If the idea of large mammals becoming aquatic seems too bizarre to be believable I would point to hippopotamuses to see nature flirting between the realms. Otherwise sea lions, manatees, sea otters, polar bears, seals, and others.

    The real problem you are going to have is coming to grips with

    http://www.dailygalaxy.com/my_weblog/2013/07/the-survivors-new-theories-about-the-chicxulub-asteroid-impact-65-million-years-ago.html

    from which the only mammal survivor was

    orycteropus afer, …… the line that the aardvarks descended from directly, and every other mammal including whales indirectly. This all took place over 65.5 million years. Not billions of years. Building up that successful genetic code prior to the MK event took hundreds of millions of years, and there were a number of other prior extinctions that thinned out the genetic diversity. Evolution takes place much faster than you can (obviously) imagine.

    We tend to look at the fully developed creature and find it incredulous that one creature could transform into another. To understand how the process works and to where the changes really take place look at the zygote. Compare the zygote of a human with that of a shark. There is very little visual difference. It is at this level that the chemistry takes place. Minor changes at this stage of development have immense changes in the fully developed creature. There are a number of good documentaries that show how chemicals can dramatically alter the development of a creature leading to wildly different body plans.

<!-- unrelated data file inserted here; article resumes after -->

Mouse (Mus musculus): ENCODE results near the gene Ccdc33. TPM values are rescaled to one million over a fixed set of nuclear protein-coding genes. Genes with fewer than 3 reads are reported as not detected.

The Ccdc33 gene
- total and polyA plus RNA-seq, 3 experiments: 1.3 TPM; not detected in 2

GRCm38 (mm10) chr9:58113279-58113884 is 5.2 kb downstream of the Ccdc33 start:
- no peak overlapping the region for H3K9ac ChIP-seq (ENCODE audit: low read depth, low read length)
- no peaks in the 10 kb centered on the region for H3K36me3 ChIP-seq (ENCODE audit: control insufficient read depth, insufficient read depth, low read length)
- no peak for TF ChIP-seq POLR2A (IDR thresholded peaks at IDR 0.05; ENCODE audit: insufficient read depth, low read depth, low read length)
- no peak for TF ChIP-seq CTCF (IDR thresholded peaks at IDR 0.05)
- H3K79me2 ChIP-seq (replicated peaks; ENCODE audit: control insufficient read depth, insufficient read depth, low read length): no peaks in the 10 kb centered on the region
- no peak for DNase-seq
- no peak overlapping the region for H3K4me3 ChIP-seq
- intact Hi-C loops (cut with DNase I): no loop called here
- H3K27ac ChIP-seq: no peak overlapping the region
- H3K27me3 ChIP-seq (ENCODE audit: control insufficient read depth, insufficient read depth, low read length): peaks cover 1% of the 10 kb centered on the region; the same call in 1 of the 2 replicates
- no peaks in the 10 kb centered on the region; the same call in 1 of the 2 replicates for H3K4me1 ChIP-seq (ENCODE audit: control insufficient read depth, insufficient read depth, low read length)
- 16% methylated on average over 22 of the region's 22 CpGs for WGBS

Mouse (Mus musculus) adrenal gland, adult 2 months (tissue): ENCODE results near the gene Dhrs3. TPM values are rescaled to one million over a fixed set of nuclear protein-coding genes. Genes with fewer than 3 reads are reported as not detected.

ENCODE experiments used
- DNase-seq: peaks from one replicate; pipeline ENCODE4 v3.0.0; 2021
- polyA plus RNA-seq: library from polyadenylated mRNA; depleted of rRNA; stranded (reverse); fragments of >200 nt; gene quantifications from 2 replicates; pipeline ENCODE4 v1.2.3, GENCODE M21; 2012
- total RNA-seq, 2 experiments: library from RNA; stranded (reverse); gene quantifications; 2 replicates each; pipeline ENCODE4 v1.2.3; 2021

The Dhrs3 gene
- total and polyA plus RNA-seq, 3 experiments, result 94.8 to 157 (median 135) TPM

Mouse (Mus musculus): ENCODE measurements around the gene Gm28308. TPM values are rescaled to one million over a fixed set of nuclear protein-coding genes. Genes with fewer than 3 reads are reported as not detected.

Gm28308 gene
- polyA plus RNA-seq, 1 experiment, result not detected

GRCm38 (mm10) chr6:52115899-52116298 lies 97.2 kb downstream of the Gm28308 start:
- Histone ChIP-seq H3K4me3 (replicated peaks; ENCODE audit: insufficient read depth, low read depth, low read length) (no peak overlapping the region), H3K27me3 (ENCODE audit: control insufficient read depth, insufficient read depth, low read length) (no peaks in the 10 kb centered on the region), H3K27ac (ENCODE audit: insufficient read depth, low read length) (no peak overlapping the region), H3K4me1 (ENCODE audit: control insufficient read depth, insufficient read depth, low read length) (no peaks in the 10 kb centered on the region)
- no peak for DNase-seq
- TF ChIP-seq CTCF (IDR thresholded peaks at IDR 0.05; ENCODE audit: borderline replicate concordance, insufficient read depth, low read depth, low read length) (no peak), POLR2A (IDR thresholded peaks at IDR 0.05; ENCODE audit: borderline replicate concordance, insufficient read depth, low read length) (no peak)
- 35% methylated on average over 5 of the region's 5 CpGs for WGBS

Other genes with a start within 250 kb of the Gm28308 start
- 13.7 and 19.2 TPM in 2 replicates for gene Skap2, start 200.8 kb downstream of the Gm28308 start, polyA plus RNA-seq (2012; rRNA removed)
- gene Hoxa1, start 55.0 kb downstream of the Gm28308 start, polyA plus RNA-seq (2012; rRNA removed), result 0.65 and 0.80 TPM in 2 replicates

Look around.

  27. Jack: can you tell me about a time you made a mistake and came to a conclusion you later realised was false?

  28. @BilB

    f the idea of large mammals becoming aquatic seems too bizarre to be believable I would point to hippopotamuses to see nature flirting between the realms.